This is yet another of those breeds that supposedly dates to the Pharaohs, with no evidence supporting such a claim. The breeds that are said to be depicted on the walls of ancient Egyptian tombs range from Dachshunds to Pharaoh Hounds. Dogs that superficially resembled the modern-day Basenji may certainly have existed for thousands of years, but the breed as we know it today has been around for just a little more than a century.
What is known is that Europeans found small, shorthaired hunting dogs in the remote forests of Central Africa—the Congo, as it was known then—as well as in Sudan and Zaire. Their job was to find prey and flush it so that it ran into cunningly laid nets. Edward C. Ash in his book Dogs:Their History and Development, quotes a priest, Father Jerom Merolla da Sorrento, who saw the dogs in the Congo in 1682: “These dogs, notwithstanding their wildness, do little or no damage to the inhabitants. They are red-haired, have small slender bodies and their tails turned upon their backs.”
Basenjis are generally healthy, but conditions that have been seen in the breed include Fanconi syndrome; immunoproliferative small intestinal disease, a type of inflammatory bowel disease common to Basenjis; pyruvate kinase deficiency leading to hemolytic anemia; autoimmune thyroiditis; certain eye diseases, including persistent pupillary membrane, progressive retinal atrophy (PRA) and coloboma; and umbilical hernias. The Basenji Club of America, which is the American Kennel Club parent organization for the breed in the United States, recommends that breeding dogs should be cleared by a veterinary ophthalmologist of coloboma, persistent pupillary membrane and PRA; have a recent negative test for Fanconi syndrome; be tested clear for pyruvate kinase deficiency; and have OFA certification for hips.
Always teach children how to approach and touch dogs, and always supervise any interactions between dogs and young children to prevent any biting or ear or tail pulling on the part of either party. Teach your child never to approach any dog while he’s eating or to try to take the dog’s food away. No dog should ever be left unsupervised with a child.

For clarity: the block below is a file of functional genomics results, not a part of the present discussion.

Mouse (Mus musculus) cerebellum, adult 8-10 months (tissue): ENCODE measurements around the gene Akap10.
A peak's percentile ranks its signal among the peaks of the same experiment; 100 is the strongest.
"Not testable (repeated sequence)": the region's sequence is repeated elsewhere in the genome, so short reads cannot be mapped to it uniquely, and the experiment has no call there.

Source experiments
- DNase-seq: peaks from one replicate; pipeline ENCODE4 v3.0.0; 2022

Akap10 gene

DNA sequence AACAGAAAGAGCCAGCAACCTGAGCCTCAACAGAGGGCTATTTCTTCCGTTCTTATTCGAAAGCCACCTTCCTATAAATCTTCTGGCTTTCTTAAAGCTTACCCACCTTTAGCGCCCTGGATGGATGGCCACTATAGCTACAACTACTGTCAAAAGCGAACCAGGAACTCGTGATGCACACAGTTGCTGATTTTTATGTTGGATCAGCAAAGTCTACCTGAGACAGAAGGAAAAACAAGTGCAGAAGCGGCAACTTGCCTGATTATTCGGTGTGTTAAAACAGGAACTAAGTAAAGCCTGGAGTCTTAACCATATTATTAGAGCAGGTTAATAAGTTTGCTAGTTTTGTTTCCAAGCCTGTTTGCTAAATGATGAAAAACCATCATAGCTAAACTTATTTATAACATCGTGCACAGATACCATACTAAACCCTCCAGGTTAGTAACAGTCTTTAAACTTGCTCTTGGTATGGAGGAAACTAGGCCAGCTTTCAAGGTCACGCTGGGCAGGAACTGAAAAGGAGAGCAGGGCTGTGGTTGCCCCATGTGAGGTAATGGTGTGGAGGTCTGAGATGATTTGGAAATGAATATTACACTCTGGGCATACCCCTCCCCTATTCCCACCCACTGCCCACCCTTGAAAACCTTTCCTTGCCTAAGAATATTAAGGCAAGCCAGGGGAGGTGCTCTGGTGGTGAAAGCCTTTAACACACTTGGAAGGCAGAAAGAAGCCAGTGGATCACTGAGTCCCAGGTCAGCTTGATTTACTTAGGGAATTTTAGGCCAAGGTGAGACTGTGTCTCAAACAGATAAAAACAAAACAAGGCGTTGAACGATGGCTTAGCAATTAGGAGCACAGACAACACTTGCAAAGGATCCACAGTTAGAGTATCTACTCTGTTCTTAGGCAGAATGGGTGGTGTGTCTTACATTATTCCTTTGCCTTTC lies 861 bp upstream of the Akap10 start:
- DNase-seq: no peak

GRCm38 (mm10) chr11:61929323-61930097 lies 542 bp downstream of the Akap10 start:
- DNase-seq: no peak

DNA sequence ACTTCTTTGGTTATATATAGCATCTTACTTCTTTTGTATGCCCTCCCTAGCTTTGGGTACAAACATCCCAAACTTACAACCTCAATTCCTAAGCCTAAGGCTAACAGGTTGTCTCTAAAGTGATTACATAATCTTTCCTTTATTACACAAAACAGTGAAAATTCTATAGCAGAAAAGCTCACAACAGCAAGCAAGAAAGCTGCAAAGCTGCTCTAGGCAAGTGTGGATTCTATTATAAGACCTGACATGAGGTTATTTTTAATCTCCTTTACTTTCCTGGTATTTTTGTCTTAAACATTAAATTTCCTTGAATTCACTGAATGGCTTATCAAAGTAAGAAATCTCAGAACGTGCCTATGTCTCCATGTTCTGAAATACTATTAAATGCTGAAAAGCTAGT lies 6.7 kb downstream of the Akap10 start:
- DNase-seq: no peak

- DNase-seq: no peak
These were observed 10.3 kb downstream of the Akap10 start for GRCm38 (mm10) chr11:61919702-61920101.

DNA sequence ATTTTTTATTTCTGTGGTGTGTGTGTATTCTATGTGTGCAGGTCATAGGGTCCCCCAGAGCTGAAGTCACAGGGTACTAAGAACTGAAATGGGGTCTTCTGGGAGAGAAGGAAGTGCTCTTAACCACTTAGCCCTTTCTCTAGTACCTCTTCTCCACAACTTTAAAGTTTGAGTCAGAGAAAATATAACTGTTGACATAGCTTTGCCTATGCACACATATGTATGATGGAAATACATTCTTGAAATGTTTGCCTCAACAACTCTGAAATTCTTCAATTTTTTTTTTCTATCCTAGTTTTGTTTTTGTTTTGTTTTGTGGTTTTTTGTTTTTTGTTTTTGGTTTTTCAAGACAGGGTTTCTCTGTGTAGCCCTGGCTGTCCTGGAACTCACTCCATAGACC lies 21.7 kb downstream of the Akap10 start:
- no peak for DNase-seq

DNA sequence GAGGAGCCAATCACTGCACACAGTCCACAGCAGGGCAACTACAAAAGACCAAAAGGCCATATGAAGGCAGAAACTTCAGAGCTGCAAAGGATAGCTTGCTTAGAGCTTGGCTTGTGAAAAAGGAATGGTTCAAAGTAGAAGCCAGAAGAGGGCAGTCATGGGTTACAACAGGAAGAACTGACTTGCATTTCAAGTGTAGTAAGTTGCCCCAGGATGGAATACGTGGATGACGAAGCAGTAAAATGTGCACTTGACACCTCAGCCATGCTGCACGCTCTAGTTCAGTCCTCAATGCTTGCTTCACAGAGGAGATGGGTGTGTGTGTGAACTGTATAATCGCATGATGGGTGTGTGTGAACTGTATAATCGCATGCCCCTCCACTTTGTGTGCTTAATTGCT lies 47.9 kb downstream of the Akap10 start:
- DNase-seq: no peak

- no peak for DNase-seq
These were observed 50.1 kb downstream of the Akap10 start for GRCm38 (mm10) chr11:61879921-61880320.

- The title character of the 1954 novel Good-bye, My Lady, by James H. Street, is a basenji. The book was made into a movie of the same name in 1956, with a cast that included Brandon deWilde, Walter Brennan, and Sidney Poitier.
- Veronica Anne Starbuck’s 2000 novel Heart of the Savannah features a basenji named Savannah. Savannah narrates this story about her adventures as an African-bred dog brought to America. Starbuck also wrote a sequel titled August Magic.
- Simon Cleveland wrote a novel titled The Basenji Revelation, published by Lulu Press in 2004, in which a government agent suffers amnesia and undergoes a change in personality after inheriting a basenji from his late mother.
- The true story of a basenji was featured in the episode The Cat Came Back on the radio program This American Life.
- According to the webcomic Achewood, if Jesus Christ were a dog, he’d be a basenji.
- Basenjis are featured in an episode of the animated television series The Wild Thornberrys In episode 3.04 “Tyler Tucker, I Presume?“. Nigel Thornberry encounters a group of tribesmen along with their Congolese hunting dogs. The series’ director, Mark Risley owns several basenjis, and his dogs provided the recorded “voices” for their animated counterparts.
- An episode of Pound Puppies, “The Pups Who Loved Me“, revolves around a basenji secret agent character by the name of Bondo. The dog is drawn with an appropriate likeness, but appears to bark, which is uncharacteristic of the breed.